The founder of the Discovery Channel, an early cable-TV hit, is turning to online streaming with a new subscription service called CuriosityStream.
John Hendricks started Discovery Channel in 1982, after watching HBO succeed in the 1970s. He made a fortune and left as chairman of parent company Discovery Communications last spring to pursue his new venture.
On Wednesday, CuriosityStream launched with about 600 series, feature-length documentaries and 20-minute-or-shorter clips on science, technology and history. Access costs $2.99 a month for standard-definition picture quality and $5.99 a month for high definition. The first month is free.
CuriosityStream is expected to feature a mix of content acquired from BBC, NHK and other producers as well as original programming. Aimed at the “curious” population, the programming should be understandable, Hendricks says, to everyone from 13-year-olds who enjoy building soda-bottle rockets to retirees looking for deep commentary on the latest scientific breakthroughs.
Because the cost of producing “factual content” is about one-fourth to one-sixth that of “dramatic content,” the service won’t need to show ads, Hendricks said. He expects about 400 titles to be added this year, including a signature original production called “Big Picture Earth.”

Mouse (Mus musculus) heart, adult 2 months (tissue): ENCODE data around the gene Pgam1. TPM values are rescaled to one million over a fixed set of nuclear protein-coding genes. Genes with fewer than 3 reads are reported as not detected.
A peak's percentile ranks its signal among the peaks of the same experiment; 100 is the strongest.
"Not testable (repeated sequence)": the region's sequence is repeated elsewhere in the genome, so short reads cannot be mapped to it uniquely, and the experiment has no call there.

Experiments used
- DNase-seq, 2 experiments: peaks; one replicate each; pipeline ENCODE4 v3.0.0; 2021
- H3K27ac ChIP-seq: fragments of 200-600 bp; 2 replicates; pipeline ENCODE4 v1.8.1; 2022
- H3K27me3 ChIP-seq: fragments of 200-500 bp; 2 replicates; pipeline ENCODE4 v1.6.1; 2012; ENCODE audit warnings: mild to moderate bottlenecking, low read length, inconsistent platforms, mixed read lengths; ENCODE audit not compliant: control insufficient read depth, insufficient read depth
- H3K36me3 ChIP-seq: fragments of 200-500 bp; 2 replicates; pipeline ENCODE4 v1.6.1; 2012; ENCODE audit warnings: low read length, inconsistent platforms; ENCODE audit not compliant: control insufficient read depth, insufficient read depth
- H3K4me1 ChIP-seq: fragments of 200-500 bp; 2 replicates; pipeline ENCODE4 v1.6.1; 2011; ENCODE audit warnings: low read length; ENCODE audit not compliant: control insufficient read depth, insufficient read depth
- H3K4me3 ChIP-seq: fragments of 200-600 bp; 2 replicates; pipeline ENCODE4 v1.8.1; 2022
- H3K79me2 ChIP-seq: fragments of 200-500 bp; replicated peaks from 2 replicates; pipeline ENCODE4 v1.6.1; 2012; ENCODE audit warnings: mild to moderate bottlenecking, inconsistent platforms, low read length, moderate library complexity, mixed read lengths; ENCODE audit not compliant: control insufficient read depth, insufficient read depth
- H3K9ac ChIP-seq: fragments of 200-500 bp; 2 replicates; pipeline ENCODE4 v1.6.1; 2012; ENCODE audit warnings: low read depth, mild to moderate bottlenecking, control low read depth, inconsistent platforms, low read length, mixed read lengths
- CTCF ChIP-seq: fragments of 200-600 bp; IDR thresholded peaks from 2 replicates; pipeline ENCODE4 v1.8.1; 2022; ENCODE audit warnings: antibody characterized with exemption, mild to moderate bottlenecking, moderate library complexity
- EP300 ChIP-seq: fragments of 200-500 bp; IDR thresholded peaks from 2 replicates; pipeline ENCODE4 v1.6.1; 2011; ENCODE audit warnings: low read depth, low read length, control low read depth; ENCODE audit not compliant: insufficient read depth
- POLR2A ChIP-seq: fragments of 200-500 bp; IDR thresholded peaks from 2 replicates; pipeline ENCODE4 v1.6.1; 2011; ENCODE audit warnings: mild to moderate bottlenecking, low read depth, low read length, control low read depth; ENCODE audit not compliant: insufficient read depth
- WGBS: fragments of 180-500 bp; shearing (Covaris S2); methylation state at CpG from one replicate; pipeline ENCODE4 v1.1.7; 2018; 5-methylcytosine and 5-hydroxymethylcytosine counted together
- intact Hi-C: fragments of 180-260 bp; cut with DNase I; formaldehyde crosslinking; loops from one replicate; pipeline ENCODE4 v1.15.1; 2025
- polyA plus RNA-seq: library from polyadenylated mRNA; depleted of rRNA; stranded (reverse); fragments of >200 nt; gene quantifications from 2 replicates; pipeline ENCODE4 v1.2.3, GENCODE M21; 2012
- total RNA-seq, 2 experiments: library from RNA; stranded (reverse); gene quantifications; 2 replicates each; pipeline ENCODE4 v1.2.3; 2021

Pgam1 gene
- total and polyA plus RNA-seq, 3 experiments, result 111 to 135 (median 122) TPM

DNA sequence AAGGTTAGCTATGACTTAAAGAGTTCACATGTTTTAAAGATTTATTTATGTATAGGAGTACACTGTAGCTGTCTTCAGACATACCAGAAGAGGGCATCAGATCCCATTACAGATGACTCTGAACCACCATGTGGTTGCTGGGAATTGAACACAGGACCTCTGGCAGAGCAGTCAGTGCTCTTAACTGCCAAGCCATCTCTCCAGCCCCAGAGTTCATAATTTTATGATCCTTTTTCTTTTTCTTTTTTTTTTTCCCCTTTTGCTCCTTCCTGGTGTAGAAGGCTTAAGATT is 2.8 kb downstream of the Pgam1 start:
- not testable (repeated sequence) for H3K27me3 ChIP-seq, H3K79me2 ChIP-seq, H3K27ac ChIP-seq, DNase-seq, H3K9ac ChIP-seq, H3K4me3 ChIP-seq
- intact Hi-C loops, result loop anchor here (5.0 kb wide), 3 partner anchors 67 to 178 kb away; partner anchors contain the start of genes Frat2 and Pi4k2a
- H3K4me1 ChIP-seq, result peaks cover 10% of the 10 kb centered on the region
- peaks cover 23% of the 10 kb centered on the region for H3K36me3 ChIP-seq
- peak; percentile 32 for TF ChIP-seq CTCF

Hendricks said his service isn’t a threat to big brands like Discovery or Netflix. Since many people who fit into the targeted user base of academics, techies and subject experts have high incomes, he said, they’ll be able to afford two or all three of those services.
Some of CuriosityStream’s original programming will be developed at the company’s headquarters in Silver Spring, Md., across the street from Discovery.
The Maryland location makes more sense than a base in Los Angeles, according to Hendricks, because it’ll be easier to film interviews with the large number of experts who visit government, academic and cultural institutions in Washington, D.C.
Hendricks said he watches CuriosityStream on a 84-inch television using Apple’s AirPlay casting functionality. His favorites include “Cosmic Front,” a 15-part series on space exploration, and “Twilight of Civilizations,” which explores the fall of the Roman Empire.
“I’m a science buff, and I was a history major in college,” Hendricks said.
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